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A special kind of ingenuity and creativity was required, it seemed, and “Gary Ring” wasn’t sure he had it. Toward the end of day three, Jeanne Mills sat him down at a carrel in the phone-bank room, and gave him a pen, and had him answer questions from the official Test of Concierges. He had to design a 20th Anniversary Surprise for a man to enchant his wife with, a man for whom “money is no object,” and also a less surprising Romantic Evening to be enjoyed by a couple for whom “money is tight.”

“Gary Ring” sucked his pen for a while, and stared at the pattern on the carpet, and then decided that both couples would go to L’Atelier de Joël Robuchon. He had been to the franchise in London a few times himself, at different points on the spectrum of liquidity, and knew that while a mind-set of “money is no object” was absolutely to be preferred when one was dining at L’Atelier, it was possible also just to order a side dish of truffled mashed potatoes—pomme purée truffée, to be technical about it—and indeed that there was something romantic about just having the potatoes, in a Dickensian or O. Henry sort of way. “One day, darling,” a man could pledge to the woman that he loved, spooning pomme purée into her mouth, “we will come here and also have the quail.” It was a form of commitment, in a way—and commitment was something women loved, “Gary Ring” knew. They loved it as much as flowers, and only a little bit less than chocolate. Oh, and after dinner, each couple could stroll along the Strip, “Gary Ring” thought, and watch the fountains dance at the Bellagio, as he himself had done once years before…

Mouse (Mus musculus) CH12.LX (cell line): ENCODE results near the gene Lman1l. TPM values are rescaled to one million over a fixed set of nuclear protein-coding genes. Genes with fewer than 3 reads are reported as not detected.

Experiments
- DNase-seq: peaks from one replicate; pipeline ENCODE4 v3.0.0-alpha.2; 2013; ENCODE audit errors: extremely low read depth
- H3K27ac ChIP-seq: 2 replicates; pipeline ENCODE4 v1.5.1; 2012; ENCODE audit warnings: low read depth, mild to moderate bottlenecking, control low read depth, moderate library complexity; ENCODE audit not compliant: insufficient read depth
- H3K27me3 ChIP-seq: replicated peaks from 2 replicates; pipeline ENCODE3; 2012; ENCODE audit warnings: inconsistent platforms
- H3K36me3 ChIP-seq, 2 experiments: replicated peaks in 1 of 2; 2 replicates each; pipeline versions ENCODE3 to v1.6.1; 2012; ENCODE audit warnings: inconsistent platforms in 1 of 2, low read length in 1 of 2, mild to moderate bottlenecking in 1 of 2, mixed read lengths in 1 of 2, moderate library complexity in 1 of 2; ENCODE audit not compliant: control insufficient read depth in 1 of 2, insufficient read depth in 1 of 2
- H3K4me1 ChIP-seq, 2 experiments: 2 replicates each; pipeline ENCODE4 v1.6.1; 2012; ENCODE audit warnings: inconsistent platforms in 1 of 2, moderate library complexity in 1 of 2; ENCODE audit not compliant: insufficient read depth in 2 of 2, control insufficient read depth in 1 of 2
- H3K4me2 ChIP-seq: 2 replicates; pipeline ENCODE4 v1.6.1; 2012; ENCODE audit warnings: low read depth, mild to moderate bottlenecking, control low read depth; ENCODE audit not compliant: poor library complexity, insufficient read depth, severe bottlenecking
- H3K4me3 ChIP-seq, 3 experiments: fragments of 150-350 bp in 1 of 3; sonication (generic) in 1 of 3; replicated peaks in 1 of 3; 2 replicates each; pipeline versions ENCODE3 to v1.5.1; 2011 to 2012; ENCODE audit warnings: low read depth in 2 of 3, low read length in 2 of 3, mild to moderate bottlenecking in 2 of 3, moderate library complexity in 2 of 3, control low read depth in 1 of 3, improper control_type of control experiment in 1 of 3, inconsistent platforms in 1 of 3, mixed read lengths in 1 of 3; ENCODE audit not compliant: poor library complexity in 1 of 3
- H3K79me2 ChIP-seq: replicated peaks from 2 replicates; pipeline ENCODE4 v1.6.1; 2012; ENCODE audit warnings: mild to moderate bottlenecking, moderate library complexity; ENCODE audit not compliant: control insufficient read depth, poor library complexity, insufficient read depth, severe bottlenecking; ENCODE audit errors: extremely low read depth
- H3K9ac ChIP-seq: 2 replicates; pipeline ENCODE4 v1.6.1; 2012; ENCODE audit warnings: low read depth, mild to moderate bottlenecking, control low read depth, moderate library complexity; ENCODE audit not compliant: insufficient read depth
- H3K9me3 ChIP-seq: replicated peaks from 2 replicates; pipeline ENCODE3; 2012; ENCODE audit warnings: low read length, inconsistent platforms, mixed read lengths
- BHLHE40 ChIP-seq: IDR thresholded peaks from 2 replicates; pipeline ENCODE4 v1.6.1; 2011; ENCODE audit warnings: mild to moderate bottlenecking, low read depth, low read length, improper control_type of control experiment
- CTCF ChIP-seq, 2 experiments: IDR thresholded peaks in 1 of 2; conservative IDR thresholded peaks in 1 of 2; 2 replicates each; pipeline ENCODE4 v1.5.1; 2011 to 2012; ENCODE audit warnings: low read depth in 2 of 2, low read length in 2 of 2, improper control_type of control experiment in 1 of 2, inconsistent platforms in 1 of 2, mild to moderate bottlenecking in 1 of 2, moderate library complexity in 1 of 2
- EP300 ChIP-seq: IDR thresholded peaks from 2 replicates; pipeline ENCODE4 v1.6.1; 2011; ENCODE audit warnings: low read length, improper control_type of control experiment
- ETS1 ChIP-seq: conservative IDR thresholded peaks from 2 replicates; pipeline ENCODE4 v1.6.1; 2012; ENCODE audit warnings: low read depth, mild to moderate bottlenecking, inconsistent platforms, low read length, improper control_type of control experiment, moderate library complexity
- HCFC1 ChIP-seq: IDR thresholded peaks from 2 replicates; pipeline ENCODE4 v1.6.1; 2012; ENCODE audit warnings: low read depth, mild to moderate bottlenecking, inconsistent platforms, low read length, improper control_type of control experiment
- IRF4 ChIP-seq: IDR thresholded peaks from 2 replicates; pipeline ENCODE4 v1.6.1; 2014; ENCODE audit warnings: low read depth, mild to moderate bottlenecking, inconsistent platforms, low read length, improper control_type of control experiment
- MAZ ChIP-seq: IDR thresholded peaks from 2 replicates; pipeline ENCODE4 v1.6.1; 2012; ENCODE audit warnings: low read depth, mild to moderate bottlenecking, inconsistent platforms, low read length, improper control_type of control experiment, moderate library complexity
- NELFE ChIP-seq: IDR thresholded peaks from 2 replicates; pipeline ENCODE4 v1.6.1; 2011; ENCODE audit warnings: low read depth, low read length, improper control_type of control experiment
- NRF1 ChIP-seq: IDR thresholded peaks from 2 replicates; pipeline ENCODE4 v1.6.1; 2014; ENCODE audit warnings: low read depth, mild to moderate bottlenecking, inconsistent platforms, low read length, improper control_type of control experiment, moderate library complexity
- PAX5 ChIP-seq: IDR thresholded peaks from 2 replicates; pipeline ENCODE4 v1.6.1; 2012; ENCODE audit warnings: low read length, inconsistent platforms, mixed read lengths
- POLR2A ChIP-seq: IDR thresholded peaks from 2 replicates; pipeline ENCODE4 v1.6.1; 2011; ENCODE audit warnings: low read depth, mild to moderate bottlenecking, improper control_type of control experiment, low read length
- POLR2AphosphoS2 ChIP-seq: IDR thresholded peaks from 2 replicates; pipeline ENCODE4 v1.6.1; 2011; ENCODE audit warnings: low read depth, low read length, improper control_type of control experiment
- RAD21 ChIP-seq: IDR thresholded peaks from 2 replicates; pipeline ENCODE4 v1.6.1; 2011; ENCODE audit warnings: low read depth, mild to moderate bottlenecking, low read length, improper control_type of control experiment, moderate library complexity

“How’s it going?” asked Jeanne Mills, coming to check on him after an hour. “Pretty good,” nodded “Gary Ring,” folding up his answer sheet and sliding it into the pocket of his blue jacket. “It’s going actually pretty well.”

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It wasn’t, though, he knew, looking at the carpet again after she’d left. It wasn’t going well at all. He wasn’t making his notional couples’ dreams come true, or even giving them Enchanted Evenings. He was painting by numbers, and “Gary Ring” became discouraged. Would he ever be the concierge? he asked himself silently. Would he ever accrue enough knowledge, confidence, and general savoir faire to step into people’s lives and enchant them, the way a true concierge must? Would he ever make people feel like kings?